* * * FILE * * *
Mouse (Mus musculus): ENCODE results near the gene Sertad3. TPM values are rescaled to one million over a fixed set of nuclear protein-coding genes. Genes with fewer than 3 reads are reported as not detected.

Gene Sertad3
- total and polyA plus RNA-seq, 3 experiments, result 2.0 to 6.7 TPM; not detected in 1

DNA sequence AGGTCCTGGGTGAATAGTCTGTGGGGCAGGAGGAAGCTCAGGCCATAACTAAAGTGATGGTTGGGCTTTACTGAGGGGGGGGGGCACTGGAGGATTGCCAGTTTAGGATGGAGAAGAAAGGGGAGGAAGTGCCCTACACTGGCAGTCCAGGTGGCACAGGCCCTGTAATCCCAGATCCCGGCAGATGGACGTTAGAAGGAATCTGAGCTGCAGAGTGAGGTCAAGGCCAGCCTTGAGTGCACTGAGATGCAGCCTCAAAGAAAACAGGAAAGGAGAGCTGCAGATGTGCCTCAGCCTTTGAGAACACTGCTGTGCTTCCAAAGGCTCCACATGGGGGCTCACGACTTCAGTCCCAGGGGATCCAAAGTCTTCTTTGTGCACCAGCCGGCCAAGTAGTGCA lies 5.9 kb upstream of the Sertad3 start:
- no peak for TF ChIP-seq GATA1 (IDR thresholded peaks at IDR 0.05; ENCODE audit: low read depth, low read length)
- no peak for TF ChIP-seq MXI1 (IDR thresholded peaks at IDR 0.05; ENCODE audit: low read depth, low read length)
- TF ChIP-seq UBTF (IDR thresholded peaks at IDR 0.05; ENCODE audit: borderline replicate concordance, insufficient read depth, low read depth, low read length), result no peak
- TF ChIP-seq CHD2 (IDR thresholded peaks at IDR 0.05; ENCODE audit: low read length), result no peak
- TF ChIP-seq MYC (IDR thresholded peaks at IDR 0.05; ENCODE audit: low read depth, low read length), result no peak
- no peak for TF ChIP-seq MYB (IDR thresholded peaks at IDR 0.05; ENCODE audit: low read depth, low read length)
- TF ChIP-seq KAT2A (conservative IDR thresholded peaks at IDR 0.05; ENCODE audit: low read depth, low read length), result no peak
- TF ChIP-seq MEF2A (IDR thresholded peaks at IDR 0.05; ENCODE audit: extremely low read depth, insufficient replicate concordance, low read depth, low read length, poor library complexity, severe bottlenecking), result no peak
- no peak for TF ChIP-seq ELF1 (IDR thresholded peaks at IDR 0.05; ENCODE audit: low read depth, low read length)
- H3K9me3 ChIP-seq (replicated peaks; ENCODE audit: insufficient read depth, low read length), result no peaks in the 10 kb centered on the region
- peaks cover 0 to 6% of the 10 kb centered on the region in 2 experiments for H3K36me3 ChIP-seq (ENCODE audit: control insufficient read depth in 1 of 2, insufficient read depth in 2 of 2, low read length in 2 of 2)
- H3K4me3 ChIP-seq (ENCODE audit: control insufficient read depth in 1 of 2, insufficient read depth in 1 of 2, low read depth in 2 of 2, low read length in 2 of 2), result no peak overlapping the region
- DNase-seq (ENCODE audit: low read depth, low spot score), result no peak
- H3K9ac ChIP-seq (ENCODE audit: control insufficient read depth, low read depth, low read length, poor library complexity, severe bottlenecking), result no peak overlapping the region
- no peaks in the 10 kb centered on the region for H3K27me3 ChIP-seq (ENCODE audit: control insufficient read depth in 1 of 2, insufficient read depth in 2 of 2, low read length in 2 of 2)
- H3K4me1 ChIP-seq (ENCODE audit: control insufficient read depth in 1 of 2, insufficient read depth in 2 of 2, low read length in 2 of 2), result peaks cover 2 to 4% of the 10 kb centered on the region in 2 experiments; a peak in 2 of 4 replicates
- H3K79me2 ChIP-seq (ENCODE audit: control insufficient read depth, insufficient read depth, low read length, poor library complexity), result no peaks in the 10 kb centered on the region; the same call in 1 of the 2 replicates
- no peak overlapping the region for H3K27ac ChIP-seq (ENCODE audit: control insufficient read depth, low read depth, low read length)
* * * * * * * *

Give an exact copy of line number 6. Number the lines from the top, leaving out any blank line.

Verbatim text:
- no peak for TF ChIP-seq MXI1 (IDR thresholded peaks at IDR 0.05; ENCODE audit: low read depth, low read length)